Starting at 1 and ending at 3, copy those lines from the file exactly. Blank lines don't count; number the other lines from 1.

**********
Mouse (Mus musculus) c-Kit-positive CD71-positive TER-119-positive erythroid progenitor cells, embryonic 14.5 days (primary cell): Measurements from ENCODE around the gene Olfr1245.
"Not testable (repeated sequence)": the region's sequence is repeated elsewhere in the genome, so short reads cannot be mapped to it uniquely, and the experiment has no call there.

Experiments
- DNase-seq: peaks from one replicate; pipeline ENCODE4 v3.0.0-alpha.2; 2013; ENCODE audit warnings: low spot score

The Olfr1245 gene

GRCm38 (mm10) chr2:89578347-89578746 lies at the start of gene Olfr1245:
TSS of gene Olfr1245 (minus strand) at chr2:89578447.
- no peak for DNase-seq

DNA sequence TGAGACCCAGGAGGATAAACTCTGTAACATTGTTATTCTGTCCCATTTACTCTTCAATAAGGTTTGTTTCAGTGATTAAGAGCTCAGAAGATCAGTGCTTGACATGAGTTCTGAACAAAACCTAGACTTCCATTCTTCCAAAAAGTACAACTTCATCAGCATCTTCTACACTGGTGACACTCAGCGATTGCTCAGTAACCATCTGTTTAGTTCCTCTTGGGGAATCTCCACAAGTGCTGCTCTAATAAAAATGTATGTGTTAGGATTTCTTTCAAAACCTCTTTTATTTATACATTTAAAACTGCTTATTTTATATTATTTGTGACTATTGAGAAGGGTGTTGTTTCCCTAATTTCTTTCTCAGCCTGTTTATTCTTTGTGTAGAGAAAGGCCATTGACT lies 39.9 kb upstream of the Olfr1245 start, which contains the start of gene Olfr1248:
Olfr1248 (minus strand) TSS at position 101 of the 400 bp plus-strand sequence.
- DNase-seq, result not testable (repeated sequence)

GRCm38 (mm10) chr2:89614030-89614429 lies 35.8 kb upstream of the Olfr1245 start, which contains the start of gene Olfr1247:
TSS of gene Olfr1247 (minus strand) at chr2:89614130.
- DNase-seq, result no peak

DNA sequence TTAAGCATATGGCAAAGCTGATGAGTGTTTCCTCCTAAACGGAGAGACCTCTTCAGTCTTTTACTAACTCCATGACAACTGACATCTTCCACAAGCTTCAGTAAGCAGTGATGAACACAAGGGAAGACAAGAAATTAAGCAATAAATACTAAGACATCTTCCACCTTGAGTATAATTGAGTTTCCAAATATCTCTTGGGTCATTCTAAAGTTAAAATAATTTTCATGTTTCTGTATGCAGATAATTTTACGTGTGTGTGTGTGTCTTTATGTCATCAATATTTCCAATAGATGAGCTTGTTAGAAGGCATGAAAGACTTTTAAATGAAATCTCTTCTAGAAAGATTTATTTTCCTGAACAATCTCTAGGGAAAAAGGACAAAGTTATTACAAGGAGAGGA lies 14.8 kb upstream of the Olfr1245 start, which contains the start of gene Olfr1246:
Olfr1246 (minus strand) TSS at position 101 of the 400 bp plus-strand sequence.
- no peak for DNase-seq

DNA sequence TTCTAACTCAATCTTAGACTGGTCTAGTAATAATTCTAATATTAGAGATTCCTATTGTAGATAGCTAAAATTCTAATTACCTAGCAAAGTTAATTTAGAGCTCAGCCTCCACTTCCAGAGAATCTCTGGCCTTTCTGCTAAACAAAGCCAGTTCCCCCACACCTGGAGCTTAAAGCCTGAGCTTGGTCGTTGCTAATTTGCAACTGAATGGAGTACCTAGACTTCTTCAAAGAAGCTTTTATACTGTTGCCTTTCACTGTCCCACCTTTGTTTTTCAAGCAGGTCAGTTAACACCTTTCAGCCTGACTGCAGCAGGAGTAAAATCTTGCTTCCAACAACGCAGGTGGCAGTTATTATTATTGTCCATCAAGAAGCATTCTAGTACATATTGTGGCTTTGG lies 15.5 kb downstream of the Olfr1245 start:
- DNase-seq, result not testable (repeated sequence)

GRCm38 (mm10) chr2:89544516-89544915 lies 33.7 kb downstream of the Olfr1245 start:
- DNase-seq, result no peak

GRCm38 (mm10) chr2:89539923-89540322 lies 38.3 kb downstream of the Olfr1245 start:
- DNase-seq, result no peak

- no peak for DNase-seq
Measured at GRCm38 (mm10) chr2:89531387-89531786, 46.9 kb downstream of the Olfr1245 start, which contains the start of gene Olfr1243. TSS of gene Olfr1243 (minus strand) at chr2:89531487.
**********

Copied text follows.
Mouse (Mus musculus) c-Kit-positive CD71-positive TER-119-positive erythroid progenitor cells, embryonic 14.5 days (primary cell): Measurements from ENCODE around the gene Olfr1245.
"Not testable (repeated sequence)": the region's sequence is repeated elsewhere in the genome, so short reads cannot be mapped to it uniquely, and the experiment has no call there.

Experiments